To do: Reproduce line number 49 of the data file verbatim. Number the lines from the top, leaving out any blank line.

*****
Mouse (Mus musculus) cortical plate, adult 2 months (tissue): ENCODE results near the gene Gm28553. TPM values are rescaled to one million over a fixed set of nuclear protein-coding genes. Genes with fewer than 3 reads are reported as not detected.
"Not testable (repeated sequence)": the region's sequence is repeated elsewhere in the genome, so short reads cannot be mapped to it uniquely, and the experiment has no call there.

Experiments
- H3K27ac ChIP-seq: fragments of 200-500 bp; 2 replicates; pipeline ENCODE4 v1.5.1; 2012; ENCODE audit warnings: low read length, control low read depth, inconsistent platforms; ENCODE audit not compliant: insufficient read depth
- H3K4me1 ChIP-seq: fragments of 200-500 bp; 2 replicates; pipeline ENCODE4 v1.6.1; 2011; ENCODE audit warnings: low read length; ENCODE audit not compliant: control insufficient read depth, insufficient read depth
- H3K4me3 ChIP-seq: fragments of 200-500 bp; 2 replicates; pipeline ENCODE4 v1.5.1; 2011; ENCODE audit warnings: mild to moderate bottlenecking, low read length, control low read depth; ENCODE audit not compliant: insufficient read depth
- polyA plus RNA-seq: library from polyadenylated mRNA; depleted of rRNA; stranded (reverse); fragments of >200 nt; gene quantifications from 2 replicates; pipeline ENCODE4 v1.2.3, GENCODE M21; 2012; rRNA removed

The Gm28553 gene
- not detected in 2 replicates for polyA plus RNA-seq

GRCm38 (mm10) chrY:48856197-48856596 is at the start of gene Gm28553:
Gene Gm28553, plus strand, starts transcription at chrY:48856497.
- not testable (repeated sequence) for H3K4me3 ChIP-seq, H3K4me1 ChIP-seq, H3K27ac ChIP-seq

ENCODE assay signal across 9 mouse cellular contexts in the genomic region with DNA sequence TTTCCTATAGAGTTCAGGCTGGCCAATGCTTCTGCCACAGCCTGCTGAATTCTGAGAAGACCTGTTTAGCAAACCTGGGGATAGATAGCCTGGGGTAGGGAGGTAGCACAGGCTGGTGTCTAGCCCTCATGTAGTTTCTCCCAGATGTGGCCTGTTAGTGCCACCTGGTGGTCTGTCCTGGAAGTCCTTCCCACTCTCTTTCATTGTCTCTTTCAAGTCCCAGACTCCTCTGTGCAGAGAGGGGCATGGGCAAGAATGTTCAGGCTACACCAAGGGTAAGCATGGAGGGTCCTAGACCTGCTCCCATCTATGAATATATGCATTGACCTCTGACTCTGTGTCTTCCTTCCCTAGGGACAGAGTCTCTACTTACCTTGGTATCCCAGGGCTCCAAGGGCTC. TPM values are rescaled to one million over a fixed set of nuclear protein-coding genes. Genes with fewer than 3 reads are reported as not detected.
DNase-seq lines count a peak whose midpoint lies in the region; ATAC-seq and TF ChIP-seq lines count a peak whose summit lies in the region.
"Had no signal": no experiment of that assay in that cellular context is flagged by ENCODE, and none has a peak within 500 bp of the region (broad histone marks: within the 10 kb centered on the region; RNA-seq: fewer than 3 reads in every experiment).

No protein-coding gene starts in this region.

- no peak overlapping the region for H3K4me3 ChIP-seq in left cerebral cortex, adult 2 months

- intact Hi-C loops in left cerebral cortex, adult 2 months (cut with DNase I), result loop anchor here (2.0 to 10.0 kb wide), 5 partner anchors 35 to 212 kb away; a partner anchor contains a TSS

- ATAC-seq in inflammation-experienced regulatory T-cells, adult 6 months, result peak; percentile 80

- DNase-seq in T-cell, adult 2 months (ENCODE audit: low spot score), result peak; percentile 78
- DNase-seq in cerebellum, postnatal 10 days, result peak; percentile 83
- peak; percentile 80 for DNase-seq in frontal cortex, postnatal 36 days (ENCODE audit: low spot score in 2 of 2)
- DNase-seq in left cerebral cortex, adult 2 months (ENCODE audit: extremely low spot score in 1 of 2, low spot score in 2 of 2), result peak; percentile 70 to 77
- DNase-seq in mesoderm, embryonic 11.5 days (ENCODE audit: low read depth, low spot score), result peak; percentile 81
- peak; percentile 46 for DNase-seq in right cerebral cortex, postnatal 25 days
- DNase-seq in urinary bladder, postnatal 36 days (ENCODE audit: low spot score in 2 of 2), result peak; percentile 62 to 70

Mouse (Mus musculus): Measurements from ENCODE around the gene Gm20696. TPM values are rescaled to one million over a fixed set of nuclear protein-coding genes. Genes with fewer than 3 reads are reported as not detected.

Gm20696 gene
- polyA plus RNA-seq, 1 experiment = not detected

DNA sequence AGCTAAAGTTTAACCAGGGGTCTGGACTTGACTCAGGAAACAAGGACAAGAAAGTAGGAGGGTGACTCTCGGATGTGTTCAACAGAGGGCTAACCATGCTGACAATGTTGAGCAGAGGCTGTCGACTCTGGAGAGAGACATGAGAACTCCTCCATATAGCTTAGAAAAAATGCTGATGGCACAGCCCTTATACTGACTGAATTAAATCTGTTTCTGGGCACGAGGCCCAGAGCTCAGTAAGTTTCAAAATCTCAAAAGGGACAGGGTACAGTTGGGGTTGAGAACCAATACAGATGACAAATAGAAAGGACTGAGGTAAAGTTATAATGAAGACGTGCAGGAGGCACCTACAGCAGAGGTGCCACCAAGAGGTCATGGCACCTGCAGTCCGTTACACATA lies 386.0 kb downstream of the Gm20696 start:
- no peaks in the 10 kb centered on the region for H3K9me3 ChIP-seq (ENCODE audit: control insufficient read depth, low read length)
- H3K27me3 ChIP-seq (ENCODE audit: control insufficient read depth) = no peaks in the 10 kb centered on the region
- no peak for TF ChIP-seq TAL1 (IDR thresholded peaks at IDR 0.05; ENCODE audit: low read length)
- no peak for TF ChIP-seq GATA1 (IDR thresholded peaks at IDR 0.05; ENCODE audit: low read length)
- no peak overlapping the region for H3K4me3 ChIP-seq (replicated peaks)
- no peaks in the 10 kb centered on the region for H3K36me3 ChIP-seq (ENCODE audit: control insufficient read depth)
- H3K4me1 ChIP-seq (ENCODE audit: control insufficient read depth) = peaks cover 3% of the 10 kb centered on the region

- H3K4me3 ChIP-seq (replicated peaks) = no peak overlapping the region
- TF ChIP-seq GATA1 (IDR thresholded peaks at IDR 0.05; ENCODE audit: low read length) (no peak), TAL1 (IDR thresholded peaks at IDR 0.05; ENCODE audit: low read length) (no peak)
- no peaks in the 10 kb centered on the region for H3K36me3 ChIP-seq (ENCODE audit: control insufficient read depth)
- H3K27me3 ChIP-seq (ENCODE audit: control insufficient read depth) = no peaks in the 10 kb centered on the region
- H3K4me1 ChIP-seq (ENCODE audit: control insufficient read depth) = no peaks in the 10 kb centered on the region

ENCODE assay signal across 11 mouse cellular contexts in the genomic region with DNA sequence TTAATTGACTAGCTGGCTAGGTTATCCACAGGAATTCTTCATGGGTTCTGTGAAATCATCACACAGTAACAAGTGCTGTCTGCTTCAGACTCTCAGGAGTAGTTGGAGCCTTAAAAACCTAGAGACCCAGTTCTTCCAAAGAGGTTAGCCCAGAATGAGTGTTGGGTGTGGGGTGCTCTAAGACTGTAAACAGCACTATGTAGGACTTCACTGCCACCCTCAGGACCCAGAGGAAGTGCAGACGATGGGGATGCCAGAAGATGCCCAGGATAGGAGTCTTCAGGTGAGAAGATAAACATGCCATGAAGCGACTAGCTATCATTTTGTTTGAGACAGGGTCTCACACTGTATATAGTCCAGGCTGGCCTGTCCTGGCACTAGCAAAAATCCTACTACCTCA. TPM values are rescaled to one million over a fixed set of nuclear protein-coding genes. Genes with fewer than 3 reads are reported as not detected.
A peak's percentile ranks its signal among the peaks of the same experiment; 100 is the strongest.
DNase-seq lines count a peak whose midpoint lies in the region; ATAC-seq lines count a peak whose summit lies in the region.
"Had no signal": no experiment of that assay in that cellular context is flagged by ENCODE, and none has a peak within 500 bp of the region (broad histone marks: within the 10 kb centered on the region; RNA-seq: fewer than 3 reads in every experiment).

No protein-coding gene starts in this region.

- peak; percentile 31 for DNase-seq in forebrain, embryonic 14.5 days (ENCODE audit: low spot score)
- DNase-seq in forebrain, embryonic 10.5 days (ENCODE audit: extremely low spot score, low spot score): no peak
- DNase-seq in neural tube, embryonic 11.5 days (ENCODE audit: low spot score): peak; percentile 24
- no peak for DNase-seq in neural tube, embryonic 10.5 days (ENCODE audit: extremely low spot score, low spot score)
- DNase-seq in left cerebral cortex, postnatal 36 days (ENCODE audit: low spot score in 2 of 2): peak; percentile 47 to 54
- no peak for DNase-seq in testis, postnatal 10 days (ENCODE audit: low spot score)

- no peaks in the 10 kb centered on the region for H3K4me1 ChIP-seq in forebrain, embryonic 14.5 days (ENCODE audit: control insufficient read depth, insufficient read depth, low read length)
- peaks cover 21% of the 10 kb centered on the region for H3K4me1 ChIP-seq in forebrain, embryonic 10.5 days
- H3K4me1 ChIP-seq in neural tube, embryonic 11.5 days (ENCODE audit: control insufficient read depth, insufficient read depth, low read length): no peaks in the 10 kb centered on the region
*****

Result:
- DNase-seq in forebrain, embryonic 10.5 days (ENCODE audit: extremely low spot score, low spot score): no peak